to tho coasts of Mexico, and to concentrate an elHcient military t south of that litilude. The parallel of tho forty-ninth degree,
force on Iho western frontier of Texas. Our ormy was orderod from Iho Ilocky mountains to tho intersection with Iho northeast,
to tike position in tho country between tho Nueces and the Del ermost blanch of the Columbia, and thence down tho channel of
Norte, and to repj any inva.ion of the Texan territory which thai river to the sea, had been offered by Great llritain, with an
itiilit bo attempted hy tho Mexican I'nrcos. Our squidrnn in the addition of a small detached territory north of the Columbia.
gult was ordered tu co-operate with the army, tlul though our Ua(li of tbeso propositions had been rejected by the partita res
urmy nnd n tvv were pi iced in u position to defend our uwn, and pectivcly,
the rights of Tex is, they were ordered to commit no act of hos. In October, 1843, the Envoy Extraordinary ond Minister Plenl
liiity ugiinst .Mexico, unless she declared war, or was herself potentiary of the United Stales, in lnndon, was authorized to
tlie aggressor, by stiiking the first blow. The result has been 1 inako n similar offer to those made in 1818 and 1626. Thus stood
tint .Mexico has made no aggressive moiement, and uur military tho question, when the negotiation was transferred to Wushing
and nival commanders havo uxecuted their otders with such dis- ton; and, on tho twenty-third of August, 1S41. was formally
crction, that tho peace of tbo two republics has not been disturb- opened, under tho dircct'on of my immediate predecessor. Like
ed 1 oil the previous negotiations, it was bused upon principles of
Texas h id declared her independence, and maintained it by ' compromlso " and tlio avowed purpose of the parties was, la
her nr n" for mora th tn uino years Kite lias had an organcd . treat of Iho respective claims of tbo two countries to tho Oregon
government in successiui operation tiuring mat iieiioj. iier sop-' territory, wun tlio view to cstannsn a permanent nouttoary ue.
Her brother shook his head.
"Ah! I havo but slight hopes," said ho; "that
LofTman is young, active ho has, without doubt,
friends, ho will solicit fur him. Perhaps tho de
cree, which is to despoil me, is already pronounced."
Florenco sighed; Hitter perceived it.
"Come," said he, with an ellbrt, "after having
brought you hero to amuse you, and forgot it, I am
ogam talking of this affair. I want some exciting
spectacle, some now sensation, which can draw ino
from dwelling on this subject."
As he spoke, thoy hid arrived at a turn in the
path, und found theinsolves at thn entrance of a
verdant arbor, which they had not before porcoived ;
it was the pluce used for the ascensions. A cap
tive balloon, movinnr gracefully some feet above
their heads, sustained an elegant car, which follow
ing its oscillations, appeared to float softly over tho
Floronco could not restrain a crv of surmise and
admiration. Drought up at n distance from tho
city, it waa tho first timo bIio had seen a balloon iu
"ii i parts. She approached with hor brother
" 1 here are yet two places remaining," exclaim
ed the attendant. 1
Michel looked at th
a travelling eostumo had just seated hiuisolf. Ho
was ho ding m his hand ono of thoso iron shod
Btaild which aro used in mountainous countries.
lwo p aces!" ho repeated withu smile, turning
toward. Horenco, "would you lu!0 to taku a sail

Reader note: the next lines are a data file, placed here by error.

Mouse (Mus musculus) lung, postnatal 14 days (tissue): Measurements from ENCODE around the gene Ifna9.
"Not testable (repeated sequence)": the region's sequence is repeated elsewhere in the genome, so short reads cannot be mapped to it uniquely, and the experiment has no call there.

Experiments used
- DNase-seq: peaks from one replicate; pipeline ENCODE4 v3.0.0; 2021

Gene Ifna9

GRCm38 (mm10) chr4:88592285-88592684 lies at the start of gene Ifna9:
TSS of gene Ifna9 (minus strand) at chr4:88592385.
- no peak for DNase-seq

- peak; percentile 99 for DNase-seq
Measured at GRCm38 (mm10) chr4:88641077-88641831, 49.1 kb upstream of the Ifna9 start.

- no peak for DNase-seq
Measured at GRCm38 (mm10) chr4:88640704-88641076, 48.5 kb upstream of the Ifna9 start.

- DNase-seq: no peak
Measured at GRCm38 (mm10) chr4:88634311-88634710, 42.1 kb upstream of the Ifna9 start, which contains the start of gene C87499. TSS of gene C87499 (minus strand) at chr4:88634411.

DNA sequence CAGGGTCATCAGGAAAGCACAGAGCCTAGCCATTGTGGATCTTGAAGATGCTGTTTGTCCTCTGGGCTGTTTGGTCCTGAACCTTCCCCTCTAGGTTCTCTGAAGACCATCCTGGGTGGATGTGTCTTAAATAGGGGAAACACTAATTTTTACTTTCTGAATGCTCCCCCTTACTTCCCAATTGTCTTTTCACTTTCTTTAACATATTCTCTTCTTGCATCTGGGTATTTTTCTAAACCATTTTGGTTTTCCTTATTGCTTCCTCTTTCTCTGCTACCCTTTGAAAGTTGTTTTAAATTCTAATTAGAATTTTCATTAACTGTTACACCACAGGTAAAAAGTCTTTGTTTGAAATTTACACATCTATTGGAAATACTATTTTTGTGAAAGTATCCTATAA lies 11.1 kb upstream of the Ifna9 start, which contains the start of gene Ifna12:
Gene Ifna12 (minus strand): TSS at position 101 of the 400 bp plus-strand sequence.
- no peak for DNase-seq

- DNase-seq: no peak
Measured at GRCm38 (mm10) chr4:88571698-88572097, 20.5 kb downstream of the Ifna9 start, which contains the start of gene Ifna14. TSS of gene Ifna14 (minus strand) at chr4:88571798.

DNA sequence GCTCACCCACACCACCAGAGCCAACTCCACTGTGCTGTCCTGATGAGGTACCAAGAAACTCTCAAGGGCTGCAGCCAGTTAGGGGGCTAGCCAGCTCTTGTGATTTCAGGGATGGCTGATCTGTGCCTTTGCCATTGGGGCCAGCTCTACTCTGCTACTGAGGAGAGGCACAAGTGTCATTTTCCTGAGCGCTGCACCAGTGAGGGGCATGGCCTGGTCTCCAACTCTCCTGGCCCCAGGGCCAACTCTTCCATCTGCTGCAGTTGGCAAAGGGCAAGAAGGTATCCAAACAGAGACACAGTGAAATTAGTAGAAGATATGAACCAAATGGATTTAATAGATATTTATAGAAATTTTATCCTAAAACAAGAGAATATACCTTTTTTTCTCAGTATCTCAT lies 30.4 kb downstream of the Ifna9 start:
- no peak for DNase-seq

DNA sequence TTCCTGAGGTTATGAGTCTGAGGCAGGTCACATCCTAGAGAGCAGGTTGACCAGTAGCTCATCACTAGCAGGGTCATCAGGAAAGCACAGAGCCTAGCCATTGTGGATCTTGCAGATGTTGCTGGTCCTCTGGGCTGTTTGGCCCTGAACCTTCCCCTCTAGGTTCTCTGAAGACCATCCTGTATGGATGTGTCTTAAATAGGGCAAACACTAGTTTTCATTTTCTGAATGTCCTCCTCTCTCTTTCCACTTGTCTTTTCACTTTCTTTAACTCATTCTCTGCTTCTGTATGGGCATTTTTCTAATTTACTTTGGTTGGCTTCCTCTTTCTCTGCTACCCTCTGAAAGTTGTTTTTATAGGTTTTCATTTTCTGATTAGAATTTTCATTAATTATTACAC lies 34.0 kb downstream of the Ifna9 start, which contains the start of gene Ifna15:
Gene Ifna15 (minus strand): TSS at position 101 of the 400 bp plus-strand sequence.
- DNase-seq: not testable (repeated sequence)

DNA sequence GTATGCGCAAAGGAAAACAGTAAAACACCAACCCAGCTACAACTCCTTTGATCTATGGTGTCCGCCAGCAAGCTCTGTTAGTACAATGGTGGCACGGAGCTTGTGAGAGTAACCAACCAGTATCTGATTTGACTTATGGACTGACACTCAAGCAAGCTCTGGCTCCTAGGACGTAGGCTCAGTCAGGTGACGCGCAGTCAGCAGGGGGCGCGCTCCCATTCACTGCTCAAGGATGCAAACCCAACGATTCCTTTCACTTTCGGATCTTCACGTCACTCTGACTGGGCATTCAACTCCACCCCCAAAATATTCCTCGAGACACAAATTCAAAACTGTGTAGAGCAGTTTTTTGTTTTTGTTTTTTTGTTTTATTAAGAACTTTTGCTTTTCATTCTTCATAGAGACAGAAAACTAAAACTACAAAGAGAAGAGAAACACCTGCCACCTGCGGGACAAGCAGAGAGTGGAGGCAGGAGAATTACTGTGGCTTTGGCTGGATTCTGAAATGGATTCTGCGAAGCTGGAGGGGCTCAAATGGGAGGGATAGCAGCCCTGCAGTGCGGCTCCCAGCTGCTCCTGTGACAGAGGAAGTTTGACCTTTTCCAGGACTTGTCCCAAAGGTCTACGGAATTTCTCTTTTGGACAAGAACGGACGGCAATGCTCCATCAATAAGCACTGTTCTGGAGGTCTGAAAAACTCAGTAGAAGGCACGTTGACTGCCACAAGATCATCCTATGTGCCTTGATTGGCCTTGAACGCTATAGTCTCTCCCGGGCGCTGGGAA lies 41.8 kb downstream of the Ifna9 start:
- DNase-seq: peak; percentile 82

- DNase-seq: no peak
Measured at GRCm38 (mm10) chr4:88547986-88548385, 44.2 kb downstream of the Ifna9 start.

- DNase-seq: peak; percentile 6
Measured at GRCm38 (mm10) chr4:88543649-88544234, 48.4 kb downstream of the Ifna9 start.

above tho trees? '
" Is thoro no danger?" asked tho hositutintr maid
en. "None, my pretty miis," said tho attendant, "moro
than ten thousand Christians havo ulready pcrroim.
ed tho journey under my care."
"And can wo descend at jiloasuro?"
"It is only necessary to pull tho bell rope in tho
Florenco appeared to hesitate. Although natu
rally somewhat timid, yet tho novelty of such a sail
See that bonfire, into which tho ciowd is throwing
"And that troop of young men, who run about
tho alleys, breaking tho lamps."
"They are under the balloon. Oh God !"
" What ifto they doing?"
"They aro unfastening tho cords!''
" What do you say t"
The three travellers bent over at the samo time,
uttering a cry and waving thoir hands; but it was
too lato. Iielieving tho car empty, the students
had cut tho cords which restrained tho balloon cap
tive; and rising with prodigious rapidity, it soon
disappeared in tho evening mists.
Our thrco travellers soon exhausted themselves
in useless cries und marks of constcrnatiuii ; but
when they lost sight of tho Jardln de la Cahane,
und men ot tno earth, a sort ot calm, prouueeu ny
depression, much mora than by resignation, suc
ceeded to thoir despair.
All three remained immovable, silent, and with
out thinking. Their situation could not, indeed, bo
compared to any other. In molt cases, jhe dangers
to which a man is exposed may have beon foreseen
by him; ho has, ul least, prepared himself fur them
by suppositious, recitals or reading; but hore all
wns tiulorcficcn; hero ho could anticipate nothing,
cither from his own will or tho aid of others. Our
three travellers were, to ino tho expression, out of
tho human sphere, beyond ull possible foresight,
und condemned to that passive courage, which
awaits death without uvon being ablo to unlicijuto
the moment of its coming.
Florence, h tlf fainting with foar, had hidden her
faco against her brothers breast, who, himself ug
itated with mingled fear, ustouishuiont and grief,
could find no encouragement to give hor.
Christian Iiofl'man, seated at tho other end of the
car, appeared less tioublcd, and from timo to tiinu
throw a glance of coinmisssration on Michel Hit-
only a fow feet from tho ground.
Towards the closo of the samo day, LofTman and
Hitter wero leaning against the window of n house,
built on tho slono of a hill. It was Michel's, who
had conducted his travelling companion there, im
mediately after their common deliverance.
Tho brother and sister had, at first, only thought